| Bat, Western nectar bat, Leaf‑nosed bat, Greater long‑tailed bat|
The long-snouted bat (Platalina genovensium) is a species of bat in the family Phyllostomidae. It is monotypic within the genus Platalina. It is endemic to Peru. It feeds almost exclusively on the nectar and fruit of the columnar cactus . There are only seven known populations and despite little research having been done on this species, they are listed as near-threatened due to habitat loss causing the removal of their primary food source.
Long-snouted bat Wikipedia
Captured long snouted bats range in length from 7.2 to 8.9 cm with a tail length of 0.5 to 1.1 cm and forearm length of 12.8 to 26.5 cm. Weights range from 12.8 to 26.5 g with the upper weight range including a pregnant female. More typical measurements are total length around 81 mm, wing extension of 341 mm, and weights of 19.5 to 19.9 grams. Wing area is the largest of any known glossophagine with wing loading the lowest. This may be due to the high altitude. It is the largest bat within the Lonchophyllinae subfamily. This size could be an adaptation for night temperatures approaching 0c. The bat is known for its extremely elongated muzzle which could indicate increased specialization. In addition, the tongue is long, extendable and covered in papillae. The upper incisors are broad and spoon shaped with a diamond-shaped noseleaf. The interfemoral membrane is long and sparsely haired with the tail extending 1/3 of the way into the membrane. The body is pale brown with the base of each hair being lighter than the tip. The underside is also lighter than the back.
On the western slopes of the Andes, this species ranges from Piura in the North to Tacna in the south. Most research has centered on Arequipa. On the eastern slopes, there is only one known population near Huánuco. Elevations range from sea level to 2500 m although no individual has been collected below 2200 m. Populations are strongly associated with desert habitats dominated by columnar cactus. This range is hypothesized to change with precipitation events as populations move to more moist areas during El Niño events.
The primary habitat requirement for this species is high densities of Weberbauerocereus weberbaueri. These densities range from 20 to 30 cacti per 100m2. Fruit, pollen and nectar production are the limiting resource for the population resulting in large population swings during drought. They typically live in colonies of up to 50 individuals, though may separate into small groups of 5-7 individuals within the roost. Colonies include all male and mixed sex groups with no known occurrences of female only groups. All known colonies inhabit abandoned mines.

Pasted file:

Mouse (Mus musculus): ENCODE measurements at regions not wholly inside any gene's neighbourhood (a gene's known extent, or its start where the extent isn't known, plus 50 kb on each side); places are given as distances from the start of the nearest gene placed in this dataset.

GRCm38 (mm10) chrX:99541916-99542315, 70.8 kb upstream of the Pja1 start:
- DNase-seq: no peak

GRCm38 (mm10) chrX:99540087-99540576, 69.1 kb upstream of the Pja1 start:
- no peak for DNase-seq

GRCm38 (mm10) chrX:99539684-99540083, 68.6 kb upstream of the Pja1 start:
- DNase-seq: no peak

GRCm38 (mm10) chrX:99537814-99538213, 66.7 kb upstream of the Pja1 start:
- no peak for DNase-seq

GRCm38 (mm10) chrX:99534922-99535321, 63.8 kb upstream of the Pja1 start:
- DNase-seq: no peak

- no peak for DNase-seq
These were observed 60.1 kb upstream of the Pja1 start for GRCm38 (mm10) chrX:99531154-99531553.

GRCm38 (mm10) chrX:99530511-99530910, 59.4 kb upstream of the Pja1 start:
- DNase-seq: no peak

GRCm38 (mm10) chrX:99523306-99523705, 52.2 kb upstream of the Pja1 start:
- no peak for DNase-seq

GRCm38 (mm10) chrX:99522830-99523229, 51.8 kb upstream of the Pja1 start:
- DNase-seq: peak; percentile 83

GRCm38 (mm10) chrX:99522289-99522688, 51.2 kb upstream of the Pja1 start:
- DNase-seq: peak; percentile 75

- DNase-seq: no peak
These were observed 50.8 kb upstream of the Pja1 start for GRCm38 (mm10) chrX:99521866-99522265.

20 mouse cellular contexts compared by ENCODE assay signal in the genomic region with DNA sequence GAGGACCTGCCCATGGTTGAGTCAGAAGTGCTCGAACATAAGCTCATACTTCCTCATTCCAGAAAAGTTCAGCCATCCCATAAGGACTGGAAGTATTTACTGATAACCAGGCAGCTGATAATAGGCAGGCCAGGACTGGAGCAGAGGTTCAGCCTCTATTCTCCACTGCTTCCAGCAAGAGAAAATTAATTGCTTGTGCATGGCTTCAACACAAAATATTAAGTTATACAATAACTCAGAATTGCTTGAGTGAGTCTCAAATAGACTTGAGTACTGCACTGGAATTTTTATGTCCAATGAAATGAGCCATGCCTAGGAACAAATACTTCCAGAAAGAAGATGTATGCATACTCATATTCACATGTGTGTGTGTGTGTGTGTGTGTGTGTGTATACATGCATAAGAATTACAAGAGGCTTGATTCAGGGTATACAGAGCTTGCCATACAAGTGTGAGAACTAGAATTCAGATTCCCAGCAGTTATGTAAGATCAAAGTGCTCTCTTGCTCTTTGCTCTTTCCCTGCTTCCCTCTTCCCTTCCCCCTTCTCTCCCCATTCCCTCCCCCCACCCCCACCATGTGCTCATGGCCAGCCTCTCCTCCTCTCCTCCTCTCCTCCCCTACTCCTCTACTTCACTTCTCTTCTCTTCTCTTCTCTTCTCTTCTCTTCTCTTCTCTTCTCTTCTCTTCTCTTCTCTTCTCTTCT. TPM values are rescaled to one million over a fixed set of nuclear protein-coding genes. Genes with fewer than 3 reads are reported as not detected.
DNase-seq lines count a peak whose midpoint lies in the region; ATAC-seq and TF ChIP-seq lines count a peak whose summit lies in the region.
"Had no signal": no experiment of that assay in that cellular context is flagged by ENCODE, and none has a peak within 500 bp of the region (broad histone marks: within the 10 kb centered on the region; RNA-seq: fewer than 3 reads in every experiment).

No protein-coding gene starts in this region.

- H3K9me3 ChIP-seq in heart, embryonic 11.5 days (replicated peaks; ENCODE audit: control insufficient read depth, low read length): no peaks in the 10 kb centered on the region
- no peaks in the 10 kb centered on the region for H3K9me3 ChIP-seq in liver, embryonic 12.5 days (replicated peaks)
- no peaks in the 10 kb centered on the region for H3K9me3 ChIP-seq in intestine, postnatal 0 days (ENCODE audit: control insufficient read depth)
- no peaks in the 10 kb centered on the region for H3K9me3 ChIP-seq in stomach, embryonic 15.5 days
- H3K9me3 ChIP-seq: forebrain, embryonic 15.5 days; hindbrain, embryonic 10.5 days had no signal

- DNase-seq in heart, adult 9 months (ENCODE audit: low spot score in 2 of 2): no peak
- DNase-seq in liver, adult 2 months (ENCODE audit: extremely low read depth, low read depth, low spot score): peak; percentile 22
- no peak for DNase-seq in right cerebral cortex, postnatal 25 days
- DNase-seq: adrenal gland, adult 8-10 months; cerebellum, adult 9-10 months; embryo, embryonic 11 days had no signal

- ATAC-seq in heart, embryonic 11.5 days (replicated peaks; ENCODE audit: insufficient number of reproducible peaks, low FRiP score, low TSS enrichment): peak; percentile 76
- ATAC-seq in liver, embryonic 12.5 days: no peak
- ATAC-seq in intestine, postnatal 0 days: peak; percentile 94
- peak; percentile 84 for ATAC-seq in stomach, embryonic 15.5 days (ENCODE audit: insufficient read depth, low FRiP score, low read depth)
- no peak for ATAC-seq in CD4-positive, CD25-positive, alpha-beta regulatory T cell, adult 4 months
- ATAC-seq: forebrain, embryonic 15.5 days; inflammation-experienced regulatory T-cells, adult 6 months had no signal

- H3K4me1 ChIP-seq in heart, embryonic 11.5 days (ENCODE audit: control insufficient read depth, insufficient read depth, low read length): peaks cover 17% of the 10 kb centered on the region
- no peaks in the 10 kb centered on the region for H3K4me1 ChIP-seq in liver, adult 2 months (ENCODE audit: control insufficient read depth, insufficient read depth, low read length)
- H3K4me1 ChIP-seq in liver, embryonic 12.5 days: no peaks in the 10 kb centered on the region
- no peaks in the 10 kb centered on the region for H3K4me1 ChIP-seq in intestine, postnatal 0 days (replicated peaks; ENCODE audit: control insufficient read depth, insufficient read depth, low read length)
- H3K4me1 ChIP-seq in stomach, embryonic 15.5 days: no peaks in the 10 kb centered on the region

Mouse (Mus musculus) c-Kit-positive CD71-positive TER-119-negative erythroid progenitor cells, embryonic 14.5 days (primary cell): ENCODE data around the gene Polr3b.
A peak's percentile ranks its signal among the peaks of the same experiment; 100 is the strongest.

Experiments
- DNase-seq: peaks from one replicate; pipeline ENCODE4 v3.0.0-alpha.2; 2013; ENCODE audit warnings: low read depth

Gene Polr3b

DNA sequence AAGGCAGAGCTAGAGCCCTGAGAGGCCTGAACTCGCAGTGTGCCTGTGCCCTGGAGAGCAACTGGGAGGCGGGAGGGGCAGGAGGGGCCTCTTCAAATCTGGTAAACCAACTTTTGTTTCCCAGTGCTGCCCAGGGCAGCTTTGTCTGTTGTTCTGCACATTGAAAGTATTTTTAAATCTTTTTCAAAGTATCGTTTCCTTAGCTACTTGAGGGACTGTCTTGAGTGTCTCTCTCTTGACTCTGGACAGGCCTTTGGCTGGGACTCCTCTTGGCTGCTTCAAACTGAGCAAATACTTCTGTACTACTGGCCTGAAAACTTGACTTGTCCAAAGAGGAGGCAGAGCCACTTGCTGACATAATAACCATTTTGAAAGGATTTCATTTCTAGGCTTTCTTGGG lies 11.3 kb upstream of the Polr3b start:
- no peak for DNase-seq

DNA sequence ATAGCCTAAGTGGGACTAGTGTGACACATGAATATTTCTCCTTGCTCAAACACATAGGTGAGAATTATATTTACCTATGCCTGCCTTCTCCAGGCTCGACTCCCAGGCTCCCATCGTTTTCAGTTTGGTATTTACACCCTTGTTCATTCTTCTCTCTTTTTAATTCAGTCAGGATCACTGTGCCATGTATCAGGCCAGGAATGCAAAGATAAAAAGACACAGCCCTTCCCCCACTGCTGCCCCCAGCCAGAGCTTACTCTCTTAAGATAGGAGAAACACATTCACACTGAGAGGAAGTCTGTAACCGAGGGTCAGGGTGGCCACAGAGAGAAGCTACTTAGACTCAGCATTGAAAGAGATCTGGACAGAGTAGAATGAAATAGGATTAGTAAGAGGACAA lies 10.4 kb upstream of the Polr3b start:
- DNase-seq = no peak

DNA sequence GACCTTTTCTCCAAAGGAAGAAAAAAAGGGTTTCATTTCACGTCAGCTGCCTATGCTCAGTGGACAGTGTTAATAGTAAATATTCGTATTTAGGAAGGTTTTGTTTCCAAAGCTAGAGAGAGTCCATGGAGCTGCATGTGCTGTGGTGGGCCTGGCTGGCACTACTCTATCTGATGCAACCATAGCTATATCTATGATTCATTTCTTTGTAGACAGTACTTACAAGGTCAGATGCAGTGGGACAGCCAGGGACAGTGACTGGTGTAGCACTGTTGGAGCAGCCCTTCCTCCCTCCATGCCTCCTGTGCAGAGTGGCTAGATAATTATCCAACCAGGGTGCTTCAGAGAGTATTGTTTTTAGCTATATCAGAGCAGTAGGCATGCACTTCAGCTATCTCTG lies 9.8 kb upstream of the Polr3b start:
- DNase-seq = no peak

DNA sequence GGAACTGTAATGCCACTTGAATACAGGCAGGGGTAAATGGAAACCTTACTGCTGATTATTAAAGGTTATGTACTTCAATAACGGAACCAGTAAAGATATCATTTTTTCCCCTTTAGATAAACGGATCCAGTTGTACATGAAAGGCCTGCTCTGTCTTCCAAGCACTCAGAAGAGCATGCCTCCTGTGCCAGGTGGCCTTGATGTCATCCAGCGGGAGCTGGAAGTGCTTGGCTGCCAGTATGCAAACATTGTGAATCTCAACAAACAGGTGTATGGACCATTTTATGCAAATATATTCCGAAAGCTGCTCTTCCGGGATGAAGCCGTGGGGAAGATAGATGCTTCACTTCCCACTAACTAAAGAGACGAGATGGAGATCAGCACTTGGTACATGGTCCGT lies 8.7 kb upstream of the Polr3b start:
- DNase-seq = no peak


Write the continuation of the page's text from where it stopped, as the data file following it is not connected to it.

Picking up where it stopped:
The long snouted bat has an obligate mutualistic relationship with the Weberbauerocereus weberbaueri and as a result, this species is the primary pollinator and seed disperser for this species. This species of cactus produces fruit year around, even after 17 months without rain which allows minimal bat populations to persist. Platalina genovensium increases the successful fruit production from 40% to 77%, significantly increasing available food available in the ecosystem for rodents and birds. During and following drought, two species of hummingbird (Platagona gigas and Rhodopis vesper) also play a role in pollination. The bats supplement their diet with small coleopterans found within the flower but the primary component of their diet is cactus pollen. Carbon isotope analysis has determined that the long-snouted bat feeds almost exclusively on CAM plants or insects that feed on CAM plants. Other species which may play a role in their diet to an unknown degree include Browningia candelaris, Neoraimondia arequipensis, Coryocactus brevistylus, Echinopsis chiloensis, Armatocereus procerus, and Weberbauerocereus rauhii. Carrying capacity can range from 5 bats per ha during rainy years to .5 bats in drought years. Activity peaked around 8 pm.
During periods of drought, reproduction is completely halted perhaps via delayed fertilization. In 1993, 3 out of 8 captured adult females were pregnant or lactating in October therefor the hypothesized breeding peak is around October coinciding with spring flowering. Pregnant females have also been captured in September, March and June. Pregnancy and lactation length are unknown. There may be possible sexual dimorphism with females having slightly longer forearms.
The main conservation threats include habitat loss and collection for medicinal sale. Their low population densities and dependence in columnar cactus make them vulnerable to habitat loss. In addition, their roosting locations in known mines make them vulnerable to over harvest by medicinal collectors. Any harvest during times of drought when populations are suppressed and there is no reproduction could threaten the persistence of local populations. Medicinal uses of bats in the local culture range from curing epilepsy to heart attacks. Additional threats include more frequent el Nino induced droughts with climate change. Populations are decreasing at a rate between 10 and 30% over 10 years. It is one of two species of bats currently listed as critically endangered by Peruvian legislation(Supreme Decree 034-2004-AG). It is also listed as near threatened by the International Union for Conservation of Nature (IUCN, 2011).